According to a recent report by the CBC, the Federal Government is set to ‘reclassify’ 16 lakes across the country as toxic waste dumps for the mining industry. Atlest one of those One of those lakes is located in the northwestern B.C region known as the Sacred Headwaters, within the Traditional Territory of the Tahltan Indigenous People.

June 18
Another Mobilization Launched in Brazil
Three months after a week-long mobilization against corporations, Via Campesina and the Landless Workers Movement (MST) launched another mobilization in Brazil last week. According to the Associated Press, the mobilization started on June 10, with “thousands of landless rural workers invad[ing] dams, railways, plantations and corporate headquarters in a wave of protests across eight Brazilian states.”

Traditional owners locked out of sacred McArthur River site
Traditional owners in the Territory’s McArthur River region have today been denied access to a sacred ceremonial site which they say will soon be destroyed by the expansion of a nearby zinc mine. Around 100 Indigenous People went for one final ceremony, however police and mine security stopped them, saying only ‘one senior traditional owner could visit the sacred site’. The People have since set up a camp outside the mine, vowing to stay until they are all allowed to hold a ceremony.

Malaysian Indigenous People Facing Arrests at Blockade
More than a hundred indigenous Kenyah peoples from Sarawak, Malaysia are currently facing arrests. For the last month, the group has maintained a logging blockade to stop the operations of Samling Timber Company. The company encroached into their Communal land to carry out logging activities without any consultation and consideration of their livelihood.

June 17
First Convention of indigenous people held in India
Yesterday, Indigenous communities from the north eastern region of India gathered for a convention to promote peace and unity between one another. This is the first time such a convention has been held in the region. The convention resolved that all the indigenous groups in the region must unite under a common platform. It also agreed to protect the Indigenous people in a democratic way, to protect Women’s rights, and to hold cultural exchange programmes, youth festivals, and academic interactions in future.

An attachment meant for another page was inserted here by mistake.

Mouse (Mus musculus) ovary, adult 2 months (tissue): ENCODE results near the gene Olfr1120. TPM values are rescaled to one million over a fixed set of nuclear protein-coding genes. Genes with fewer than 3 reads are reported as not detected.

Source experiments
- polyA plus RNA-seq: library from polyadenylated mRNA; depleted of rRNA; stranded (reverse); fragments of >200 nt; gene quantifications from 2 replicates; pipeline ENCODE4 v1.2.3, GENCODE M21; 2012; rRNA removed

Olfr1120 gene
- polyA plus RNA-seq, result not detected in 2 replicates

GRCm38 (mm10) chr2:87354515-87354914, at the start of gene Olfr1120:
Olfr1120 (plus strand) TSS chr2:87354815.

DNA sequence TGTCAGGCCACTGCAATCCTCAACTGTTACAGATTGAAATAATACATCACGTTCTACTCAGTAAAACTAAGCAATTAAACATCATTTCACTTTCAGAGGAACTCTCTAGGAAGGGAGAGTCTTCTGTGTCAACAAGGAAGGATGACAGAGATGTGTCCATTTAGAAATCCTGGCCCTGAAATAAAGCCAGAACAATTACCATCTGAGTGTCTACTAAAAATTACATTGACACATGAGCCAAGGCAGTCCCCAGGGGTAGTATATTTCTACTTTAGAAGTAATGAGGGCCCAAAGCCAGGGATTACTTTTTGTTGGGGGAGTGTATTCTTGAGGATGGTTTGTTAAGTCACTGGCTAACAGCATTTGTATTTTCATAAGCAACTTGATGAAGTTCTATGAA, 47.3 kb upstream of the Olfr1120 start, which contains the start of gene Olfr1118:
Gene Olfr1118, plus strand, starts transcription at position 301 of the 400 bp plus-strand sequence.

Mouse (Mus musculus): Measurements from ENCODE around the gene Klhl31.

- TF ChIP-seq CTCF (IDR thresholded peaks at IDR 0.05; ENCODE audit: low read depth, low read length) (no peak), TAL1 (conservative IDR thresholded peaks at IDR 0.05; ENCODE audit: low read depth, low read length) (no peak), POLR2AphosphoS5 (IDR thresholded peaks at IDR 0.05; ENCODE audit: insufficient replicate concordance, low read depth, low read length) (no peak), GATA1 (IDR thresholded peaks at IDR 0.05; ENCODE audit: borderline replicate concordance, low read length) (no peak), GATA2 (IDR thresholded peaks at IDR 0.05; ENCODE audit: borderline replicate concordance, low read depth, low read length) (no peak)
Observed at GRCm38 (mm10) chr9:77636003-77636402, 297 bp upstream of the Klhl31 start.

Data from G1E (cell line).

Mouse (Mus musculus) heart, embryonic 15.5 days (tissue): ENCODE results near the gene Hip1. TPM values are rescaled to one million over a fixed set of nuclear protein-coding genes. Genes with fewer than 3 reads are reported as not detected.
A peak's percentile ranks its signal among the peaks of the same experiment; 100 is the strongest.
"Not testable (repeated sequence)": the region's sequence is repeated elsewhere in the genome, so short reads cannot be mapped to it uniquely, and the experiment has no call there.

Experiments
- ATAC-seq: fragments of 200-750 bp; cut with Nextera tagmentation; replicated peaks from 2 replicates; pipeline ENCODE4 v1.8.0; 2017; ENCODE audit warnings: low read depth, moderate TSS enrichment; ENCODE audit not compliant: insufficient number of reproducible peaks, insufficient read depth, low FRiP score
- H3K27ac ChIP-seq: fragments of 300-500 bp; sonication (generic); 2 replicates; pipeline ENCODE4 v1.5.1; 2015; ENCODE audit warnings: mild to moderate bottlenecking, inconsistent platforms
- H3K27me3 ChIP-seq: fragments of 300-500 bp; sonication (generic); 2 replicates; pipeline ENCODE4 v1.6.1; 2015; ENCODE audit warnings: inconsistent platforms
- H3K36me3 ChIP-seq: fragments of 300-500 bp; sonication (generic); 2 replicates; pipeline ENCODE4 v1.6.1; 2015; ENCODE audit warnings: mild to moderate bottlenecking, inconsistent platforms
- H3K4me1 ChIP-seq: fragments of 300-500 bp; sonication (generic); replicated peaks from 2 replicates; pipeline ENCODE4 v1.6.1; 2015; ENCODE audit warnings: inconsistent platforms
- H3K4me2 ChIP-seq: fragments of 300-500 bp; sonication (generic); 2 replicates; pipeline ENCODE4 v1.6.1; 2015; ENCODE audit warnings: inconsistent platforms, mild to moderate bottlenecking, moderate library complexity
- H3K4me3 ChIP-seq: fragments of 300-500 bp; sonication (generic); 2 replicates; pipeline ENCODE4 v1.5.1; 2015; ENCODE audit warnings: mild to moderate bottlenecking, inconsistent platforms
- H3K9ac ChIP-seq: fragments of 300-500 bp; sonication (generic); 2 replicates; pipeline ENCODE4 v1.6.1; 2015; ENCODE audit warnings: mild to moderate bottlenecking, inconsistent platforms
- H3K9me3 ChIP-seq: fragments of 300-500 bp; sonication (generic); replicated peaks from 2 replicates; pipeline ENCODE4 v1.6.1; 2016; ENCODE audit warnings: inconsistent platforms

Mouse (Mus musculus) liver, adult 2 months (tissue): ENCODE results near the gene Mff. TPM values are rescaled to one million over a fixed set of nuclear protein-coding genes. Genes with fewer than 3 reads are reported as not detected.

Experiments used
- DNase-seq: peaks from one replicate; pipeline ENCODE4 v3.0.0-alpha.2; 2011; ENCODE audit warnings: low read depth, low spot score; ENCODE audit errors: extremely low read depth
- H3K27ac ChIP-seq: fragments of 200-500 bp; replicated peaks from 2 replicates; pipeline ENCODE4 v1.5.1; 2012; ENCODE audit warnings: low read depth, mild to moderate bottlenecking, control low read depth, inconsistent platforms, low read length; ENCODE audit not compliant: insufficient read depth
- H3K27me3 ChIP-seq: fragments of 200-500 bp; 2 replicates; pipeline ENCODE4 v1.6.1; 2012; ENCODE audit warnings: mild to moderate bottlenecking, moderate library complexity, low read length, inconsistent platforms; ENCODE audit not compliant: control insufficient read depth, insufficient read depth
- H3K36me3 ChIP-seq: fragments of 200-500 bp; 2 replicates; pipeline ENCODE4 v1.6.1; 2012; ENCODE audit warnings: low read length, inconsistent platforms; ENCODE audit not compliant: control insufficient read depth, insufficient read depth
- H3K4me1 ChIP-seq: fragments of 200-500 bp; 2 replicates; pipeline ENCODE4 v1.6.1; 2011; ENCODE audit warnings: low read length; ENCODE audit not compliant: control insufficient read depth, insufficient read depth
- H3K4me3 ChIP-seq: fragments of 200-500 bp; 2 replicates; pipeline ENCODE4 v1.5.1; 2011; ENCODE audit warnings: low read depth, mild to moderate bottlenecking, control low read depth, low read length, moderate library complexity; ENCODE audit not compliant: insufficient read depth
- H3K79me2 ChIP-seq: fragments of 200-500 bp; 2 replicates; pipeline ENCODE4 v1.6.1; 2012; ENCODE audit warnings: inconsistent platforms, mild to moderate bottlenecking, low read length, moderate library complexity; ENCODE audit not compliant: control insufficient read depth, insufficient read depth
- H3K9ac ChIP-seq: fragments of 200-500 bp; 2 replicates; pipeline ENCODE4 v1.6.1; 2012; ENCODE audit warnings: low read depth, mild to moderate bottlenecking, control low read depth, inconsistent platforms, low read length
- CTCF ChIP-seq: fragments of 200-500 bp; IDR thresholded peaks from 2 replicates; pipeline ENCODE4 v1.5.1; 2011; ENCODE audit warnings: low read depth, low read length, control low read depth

Colombia: riot police attack indigenous land occupation
The National Indigenous Organization of Colombia (ONIC) reports nine were injured June 13 when a unit of the National Police Mobile Anti-Riot Squad (ESMAD) attacked more than 300 indigenous protesters participating in a land occupation at Hacienda la Emperatriz, near the indigenous reserve of Huellas Caloto, Cauca department. The ONIC statement said the nine protesters were receiving medical attention at a clinic in Toez village, but the attack had not broken the occupation, and urgently called for intervention from human rights monitors.

June 15
Dene Sues Alberta Over Tarsands Project
Following the massive lawsuit filed by the Beaver Lake Cree Nation last month (and the one filed by the Woodland Cree last year), the Chipewyan Prairie Dene First Nation came forward on June 4th to file their own lawsuit against the Alberta government. The CPDFN say they weren’t consulted when the government leased away “the heart” of their traditional territory to MEG Energy Corporation for an oilsands (tarsands) project.

June 12
Tambogrande mine returns amidst two other conflicts
The Peruvian mining company Arasi has announced it plans to reactivate the Tambogrande gold mine project in the Piura Region of northwestern Peru. The mine was closed in 2003, after 14 years of struggle on part of one local community. A few days before the renewed threat, 500 people from the town of Sandia occupied the Untuca mine in Puno, allegedly taking 29 workers hostage. Amidst this, a fraudulent referendum was held in the indigenous community of Michiquillay.

June 11
Japan Officially Recognises Ainu
In a historic move, Japan’s Diet (bicameral legislature) unanimously passed a resolution that presses the government to recognise the Ainu as indigenous people. This move in the Diet means that the representatives of the majority of Japanese people agree that their country is multi-ethnic and that its laws and policies should reflect that fact. Japan has long maintained that it consists of only ‘one language, one culture, one race.’

Kayapo tribe gets trust fund for Amazon protection
The government of the Brazilian state of Pará and Conservation International-Brasil (CI) have established a trust fund to support conservation and sustainable development initiatives by indigenous Kayapó groups in the Amazon rainforest. The fund will have an initial endowment of 10 million reals (US$6.2 million).

Innu People Threatened with Evictions
Following a lawsuit filed by dozens of Innu seeking to establish title to their traditional lands, the provincial government of Newfoundland Labrador has issued eviction notices to more than 100 Innu families; giving them 60 days to “remove all structures from Crown land and restore the site to its original conditions.” If they fail to do so, the government will demolish the structures themselves and charge the costs to the Innu families.